Breaking Bad: Felina

It is done.

I began watching Breaking Bad in the second or third season. I saw a commercial that they were doing a marathon for the summer, catching everything up until the next season. I had just signed up for DVR and it was the first series I recorded and watched all the way through with the service. I knew from that point on, I was hooked.

And God as my witness, it was one hell of a ride.

Felina wraps everything up with Breaking Bad, almost unnaturally so. All those loose threads came together perfectly. I almost look back at all the things Walt accomplished, giving the money to his family, visiting the Shwartzes, visiting Skylar, seeing Flynn, killing Jack, freeing Jesse, and think, well that’s just unnatural.

And I don’t give a damn.

Ozymandias was organic, it was natural chaos that was the peak of the series. It was possibly the best episode of television I’ve ever seen. These last two episodes were icing on the cake, true fan service. It was almost like a band’s encore, just standing up on stage taking requests. What do you want to see? Walt machine gun down a whole nest of neo-Nazis with an ridiculous, automated machine gun? Yes! Want to see Jesse snap Todd neck like a fucking toothpick? Yes! Want to see Lydia realize she’s about to die by Walt’s hand, want everyone to realize that no one, absolutely no one, underestimates Walter White and lives? Hell to the yes!

Ozymandias pressed your pain center, it made your sad and mournful. You watched all the consequences of Walt’s actions come to a head. Felina was pleasure, pure and simple, vengeance taken to the truest possible capacity.

And it was excellent.

My favorite Heisenberg moment was with the Shwartzes. I figured he wasn’t going there to gun them down, but I failed to guess that they were going to play into his plan for giving his money to his family. That was a surprise, but I guess it shouldn’t have been. Even though it was a bit of a stretch, when he signaled Badger and…the skinny guy?…to trigger their laser pointers, I got goosebumps. This was the Heisenberg we all know and fear, and finally, he figured out a way to make this all worth it for his family. Sorta.

The whole rest of the episode was more Walter White, the man we grew to love. He made his reparations and saw his loved one for the last time. In particular I was touched by him giving Skylar the coordinates to Hank’s body and his final admission that he had always done this for himself, because he was good at it and it made him feel alive. We all knew that, at least to a degree, but for him finally to admit it was to come full circle.

When he pulled up to Jack’s, I hadn’t actually realized we only had fifteen minutes left and I was on the edge of my seat. When he tackled Jesse and the gun went off, I leaped out of it. Everything from that point on was visceral and intense, and the fall of the two most hated villains in the show (for me, at least) was incredibly satisfying. He didn’t let him finish that cigarette or that sentence.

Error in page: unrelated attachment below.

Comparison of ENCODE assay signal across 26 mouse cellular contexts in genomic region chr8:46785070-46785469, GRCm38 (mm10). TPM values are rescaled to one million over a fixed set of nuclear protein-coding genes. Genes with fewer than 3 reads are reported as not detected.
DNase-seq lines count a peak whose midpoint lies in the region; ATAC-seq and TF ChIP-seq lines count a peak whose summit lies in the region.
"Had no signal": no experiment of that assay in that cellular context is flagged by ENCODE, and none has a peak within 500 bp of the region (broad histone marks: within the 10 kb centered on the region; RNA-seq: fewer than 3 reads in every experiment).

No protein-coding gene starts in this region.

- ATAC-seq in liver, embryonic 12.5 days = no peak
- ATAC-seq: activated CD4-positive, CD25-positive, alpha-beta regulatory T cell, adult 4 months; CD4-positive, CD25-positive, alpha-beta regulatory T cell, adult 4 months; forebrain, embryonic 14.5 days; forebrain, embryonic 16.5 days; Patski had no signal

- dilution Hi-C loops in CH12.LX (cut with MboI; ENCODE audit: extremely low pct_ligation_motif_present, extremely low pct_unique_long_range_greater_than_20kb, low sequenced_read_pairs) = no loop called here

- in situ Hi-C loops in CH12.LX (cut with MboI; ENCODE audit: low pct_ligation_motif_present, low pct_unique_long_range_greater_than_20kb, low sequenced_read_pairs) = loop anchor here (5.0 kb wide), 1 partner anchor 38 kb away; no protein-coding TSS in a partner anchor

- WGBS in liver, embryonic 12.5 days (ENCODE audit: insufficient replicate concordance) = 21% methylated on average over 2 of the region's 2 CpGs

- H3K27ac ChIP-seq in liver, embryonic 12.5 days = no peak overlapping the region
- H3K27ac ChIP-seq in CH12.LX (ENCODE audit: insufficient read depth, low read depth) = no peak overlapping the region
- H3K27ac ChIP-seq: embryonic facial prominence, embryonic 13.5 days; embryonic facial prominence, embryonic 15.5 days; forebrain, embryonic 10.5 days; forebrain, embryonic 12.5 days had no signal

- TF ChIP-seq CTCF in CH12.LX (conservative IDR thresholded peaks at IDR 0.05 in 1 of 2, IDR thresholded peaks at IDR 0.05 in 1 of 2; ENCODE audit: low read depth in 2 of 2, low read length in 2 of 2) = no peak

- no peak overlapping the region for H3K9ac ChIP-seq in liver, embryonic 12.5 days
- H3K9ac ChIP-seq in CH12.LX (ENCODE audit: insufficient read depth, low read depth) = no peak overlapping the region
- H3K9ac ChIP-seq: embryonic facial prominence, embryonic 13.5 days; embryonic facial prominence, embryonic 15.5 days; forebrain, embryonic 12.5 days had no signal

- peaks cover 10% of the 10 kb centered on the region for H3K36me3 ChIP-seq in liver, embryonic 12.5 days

I didn’t know what was going to happen from that point on, but I’m glad it did. For only being in the episode for like two minutes, Aaron Paul owned it. Walt finally falling after inspecting the lab was sad, but I felt like it was the natural conclusion to things.

Breaking Bad, as a whole, is a show that should not have succeeded. It had the goofy dad from a ridiculous sitcom, was always a little weird, and all through its run went up and down, the writers constantly changing things as they went, much like a novelist who has outgrown his outline. Hell, Jesse was supposed to die in the first season. How in the hell would that have worked?

But it did, it went down different paths, leaving a trail of episodes that has taken us through an incredible journey. The transformation of Walter White, the symbolism strewn throughout the episodes, the writing, the characters, the dialogue and pacing; it is storytelling at its finest.

Everyone involved in this will go on to create and contribute to amazing things. Vince Gilligan already has a great track record and will continue to do so. Bryan Cranston, Aaron Paul, all the other actors involved, are really good at what they do and I can’t wait to see their next projects. But Breaking Bad will only happen once. It is a true masterpiece and those involved have the privilege of taking a step back and saying they have accomplished something that will never be seen again.

As viewers, we had that same privilege. It has been an honor to be a part of this, even if it is only as a viewer.

Well done.


About enathansisk

My name is Nathan Sisk, and I am a writer and aspiring author.
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One Response to Breaking Bad: Felina

  1. lyndzeerae27 says:

    Great write up on the final episode! I too enjoyed it thoroughly. 🙂

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